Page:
Continuing the story of Esther De Berdt Reed: Esther was able to return to her home in Philadelphia in 1778 after the British left. She wrote to her brother Dennis in England in September 1779: “[A]fter danger’s past, how sweet is safety and peace—peace, I mean, as to own dwelling; and we are no longer obliged to leave our houses, or stay there with constant dread and apprehension. These are now past, I hope never to return. . . . ”
In May 1780, Esther Reed’s last child was born; he was named George Washington. While she was pregnant, concerned with the welfare of the troops, Esther suggested the idea of a subscription for the relief of the Continental soldiers and orchestrated a network of women to solicit sufficient funds for this purpose. Furthermore, to forestall any possible criticism of this undertaking, she published “The Sentiments of an American Woman” in which she reviewed the brave deeds of women throughout history and extolled the courage and self-sacrifice of the men in the Continental Army.
On the commencement of actual war, the Women of America manifested a firm resolution to contribute as much as could depend on them, to the deliverance of their country. Animated by the purist patriotism, they are sensible of sorrow at this day, in not offering more than barren wishes for the success of so glorious a Revolution. They aspire to render themselves more really useful; and this sentiment is universal from the north to the south of the Thirteen United States. Our ambition is kindled by the fame of those heroines of antiquity, who have rendered their sex illustrious, and have proved to the universe, that, if the weakness of our Constitution, if opinion and manners did not forbid us to march to glory by the same paths as the Men, we should at least equal, and sometimes surpass them in our love for the public good. . . .
Who knows if persons disposed to censure, and sometimes too severely with regard to us, may not disapprove our appearing acquainted even with the actions of which our sex boasts? We are at least certain, that he cannot be a good citizen who will not applaud our efforts for the relief of the armies which defend our lives, our possessions, our liberty? The situation of our soldiery has been represented to me; the evils inseperable from war, and the firm and generous spirit which has enabled them to support these. But it has been said, that they may apprehend, that, in the course of a long war, the view of their distresses may be lost, and their services be forgotten. Forgotten! never; I can answer in the name of all my sex. Brave Americans, your disinterestedness, your courage, and your constancy will always be dear to America, as long as she shall preserve her virtue.
We know that, at a distance from the theatre of war, if we enjoy any tranquility, it is the fruit of your watchings, your labours, your dangers. If I live happily in the midst of my family, if my husband cultivates his field, and reaps his harvest in peace; if, surrounded with my children, I myself nourish the youngest, and press it to my bosom, without being affraid of seeing myself seperated from it, by a ferocious enemy; if the house in which we dwell; if our barns, our orchards are safe at the present time from the hands of those incendiaries, it is to you that we owe it. And shall we hesitate to evidence to you our gratitude? Shall we hesitate to wear a cloathing more simple; hair dressed less elegant, while at the price of this small privation, we shall deserve your benedictions. Who, amongst us, will not renounce with the highest pleasure, those vain ornaments, when she shall consider that the valiant defenders of America will be able to draw some advantage from the money which she may have laid out in these; that they will be better defended from the rigours of the seasons, that after their painful toils, they will receive some extraordinary and unexpected relief; that these presents will perhaps be valued by them at a greater price, when they will have it in their power to say: This is the offering of the Ladies. . . .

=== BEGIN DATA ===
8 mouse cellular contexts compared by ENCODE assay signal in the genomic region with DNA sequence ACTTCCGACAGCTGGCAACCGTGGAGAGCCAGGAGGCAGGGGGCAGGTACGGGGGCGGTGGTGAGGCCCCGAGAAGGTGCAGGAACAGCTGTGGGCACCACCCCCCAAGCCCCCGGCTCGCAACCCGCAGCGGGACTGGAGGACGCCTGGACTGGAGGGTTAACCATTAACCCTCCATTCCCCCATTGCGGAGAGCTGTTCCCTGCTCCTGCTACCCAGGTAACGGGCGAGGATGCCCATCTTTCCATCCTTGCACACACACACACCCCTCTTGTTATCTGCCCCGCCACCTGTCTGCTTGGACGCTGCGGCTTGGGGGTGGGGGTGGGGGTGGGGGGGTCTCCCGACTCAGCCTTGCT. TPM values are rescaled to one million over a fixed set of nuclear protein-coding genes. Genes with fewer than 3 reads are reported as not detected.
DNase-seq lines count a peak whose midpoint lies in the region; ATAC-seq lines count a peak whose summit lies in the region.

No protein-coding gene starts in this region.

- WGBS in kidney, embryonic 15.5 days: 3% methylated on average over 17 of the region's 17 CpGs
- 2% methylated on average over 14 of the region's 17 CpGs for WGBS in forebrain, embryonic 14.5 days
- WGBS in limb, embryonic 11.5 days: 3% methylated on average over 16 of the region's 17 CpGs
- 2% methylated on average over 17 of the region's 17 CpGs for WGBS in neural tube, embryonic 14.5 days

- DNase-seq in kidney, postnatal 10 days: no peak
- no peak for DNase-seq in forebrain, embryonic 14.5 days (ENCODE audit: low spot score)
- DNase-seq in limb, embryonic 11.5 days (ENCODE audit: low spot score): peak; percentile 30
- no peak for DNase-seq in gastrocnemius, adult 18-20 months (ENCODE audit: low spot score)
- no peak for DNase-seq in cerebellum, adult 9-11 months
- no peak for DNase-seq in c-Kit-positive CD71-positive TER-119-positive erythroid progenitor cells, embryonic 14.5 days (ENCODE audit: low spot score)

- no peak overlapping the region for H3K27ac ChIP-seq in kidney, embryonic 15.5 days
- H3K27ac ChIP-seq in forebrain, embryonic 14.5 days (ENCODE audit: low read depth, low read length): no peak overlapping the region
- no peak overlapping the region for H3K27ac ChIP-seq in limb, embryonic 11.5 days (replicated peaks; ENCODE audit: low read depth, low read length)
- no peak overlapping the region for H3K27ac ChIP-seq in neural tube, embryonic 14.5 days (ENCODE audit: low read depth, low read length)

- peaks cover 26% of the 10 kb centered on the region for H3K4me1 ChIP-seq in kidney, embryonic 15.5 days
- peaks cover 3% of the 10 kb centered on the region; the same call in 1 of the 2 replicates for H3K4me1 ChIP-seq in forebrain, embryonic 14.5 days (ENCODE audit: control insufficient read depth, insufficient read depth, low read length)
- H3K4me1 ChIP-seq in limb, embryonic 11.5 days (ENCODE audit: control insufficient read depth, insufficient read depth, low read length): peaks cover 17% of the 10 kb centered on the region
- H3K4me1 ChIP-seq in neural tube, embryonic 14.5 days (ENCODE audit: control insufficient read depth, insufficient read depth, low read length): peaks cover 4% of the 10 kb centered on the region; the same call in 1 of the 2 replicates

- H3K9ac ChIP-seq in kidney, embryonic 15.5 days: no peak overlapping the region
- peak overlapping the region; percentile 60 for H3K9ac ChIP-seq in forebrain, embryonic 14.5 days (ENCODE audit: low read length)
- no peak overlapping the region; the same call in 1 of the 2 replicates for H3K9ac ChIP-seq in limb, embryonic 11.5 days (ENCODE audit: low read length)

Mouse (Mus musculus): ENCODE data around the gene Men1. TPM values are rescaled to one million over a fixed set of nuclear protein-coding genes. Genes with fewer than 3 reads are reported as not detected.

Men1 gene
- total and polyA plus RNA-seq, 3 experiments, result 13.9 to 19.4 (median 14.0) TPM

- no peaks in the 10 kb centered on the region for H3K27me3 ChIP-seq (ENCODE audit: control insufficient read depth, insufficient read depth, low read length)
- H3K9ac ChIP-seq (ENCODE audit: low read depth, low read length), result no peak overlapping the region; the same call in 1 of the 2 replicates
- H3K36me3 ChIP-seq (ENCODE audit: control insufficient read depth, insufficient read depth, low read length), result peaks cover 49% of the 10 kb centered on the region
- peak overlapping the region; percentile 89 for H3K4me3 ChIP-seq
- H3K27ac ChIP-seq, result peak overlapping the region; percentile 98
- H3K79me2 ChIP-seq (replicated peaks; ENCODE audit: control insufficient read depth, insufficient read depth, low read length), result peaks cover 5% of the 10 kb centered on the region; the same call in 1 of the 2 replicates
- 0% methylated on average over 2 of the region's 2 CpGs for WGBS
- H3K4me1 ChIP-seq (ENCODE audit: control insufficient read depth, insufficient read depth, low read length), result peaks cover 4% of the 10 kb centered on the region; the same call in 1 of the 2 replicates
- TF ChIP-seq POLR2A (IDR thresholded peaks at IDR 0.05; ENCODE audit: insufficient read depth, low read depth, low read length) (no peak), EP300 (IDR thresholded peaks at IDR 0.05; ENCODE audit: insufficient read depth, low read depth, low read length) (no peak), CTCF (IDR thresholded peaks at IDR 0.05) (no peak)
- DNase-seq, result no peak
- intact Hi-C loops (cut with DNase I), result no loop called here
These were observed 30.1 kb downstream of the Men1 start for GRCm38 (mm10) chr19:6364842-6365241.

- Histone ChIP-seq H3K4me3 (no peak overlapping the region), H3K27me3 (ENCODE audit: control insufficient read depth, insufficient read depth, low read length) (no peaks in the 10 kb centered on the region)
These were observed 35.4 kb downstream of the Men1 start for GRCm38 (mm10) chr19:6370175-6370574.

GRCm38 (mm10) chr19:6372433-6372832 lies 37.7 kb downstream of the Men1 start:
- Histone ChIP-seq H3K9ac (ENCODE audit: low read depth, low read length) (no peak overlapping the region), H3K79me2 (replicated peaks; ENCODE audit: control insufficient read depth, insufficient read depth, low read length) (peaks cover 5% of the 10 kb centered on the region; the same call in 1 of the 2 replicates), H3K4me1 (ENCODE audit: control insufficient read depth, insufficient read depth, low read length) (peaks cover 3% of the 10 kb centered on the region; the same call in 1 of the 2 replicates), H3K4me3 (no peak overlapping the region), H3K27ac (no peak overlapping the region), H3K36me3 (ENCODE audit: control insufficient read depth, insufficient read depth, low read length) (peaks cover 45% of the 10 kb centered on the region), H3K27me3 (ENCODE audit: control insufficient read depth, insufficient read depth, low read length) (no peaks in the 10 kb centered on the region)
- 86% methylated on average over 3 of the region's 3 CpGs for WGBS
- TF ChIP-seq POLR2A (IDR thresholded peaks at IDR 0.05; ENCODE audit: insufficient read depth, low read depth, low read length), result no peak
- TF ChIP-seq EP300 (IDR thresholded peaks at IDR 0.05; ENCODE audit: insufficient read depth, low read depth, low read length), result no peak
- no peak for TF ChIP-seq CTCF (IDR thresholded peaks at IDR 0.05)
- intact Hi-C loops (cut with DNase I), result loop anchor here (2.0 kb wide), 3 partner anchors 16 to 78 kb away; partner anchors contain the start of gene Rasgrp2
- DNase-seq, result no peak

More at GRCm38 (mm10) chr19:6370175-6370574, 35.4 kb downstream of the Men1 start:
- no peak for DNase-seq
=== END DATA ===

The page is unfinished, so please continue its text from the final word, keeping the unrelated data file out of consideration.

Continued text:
by An American Woman
Mary Morris wrote to her friend Catharine Livingston about the plan and her part in it:
I dare say you have heard of the Ladys plan for raiseing a Subscription for the Army. I will enclose you one of them but there is an Alterration taken place instead of waiting for the Donations being sent the ladys of each Ward go from dore to dore & collect them. I am one of those, Honourd with this business. Yesterday we began our tour of duty & had the Satisfaction of being very Successful. There were two ladys that were very liberal One 8000 dollars & 10000. . . .
Many men were scandalized by women soliciting door to door, deeming it unseemly. Many made fun of the effort. But it seemed to have worked wonderfully well. By July 4, 1780, Esther Reed wrote General Washington that the ladies had raised “200,580 dollars, and £625 6s. 8d. in specie, which makes in the whole in paper money 300,634 dollars.” She was also proud of the fact that the contributors were from all levels of society: from a black woman, Phillis, to Adrienne de Noailles, Marquise de Lafayette.
Read about Washington’s reaction in the next post.
The material quoted is taken from In the Words of Women, pages 131-32.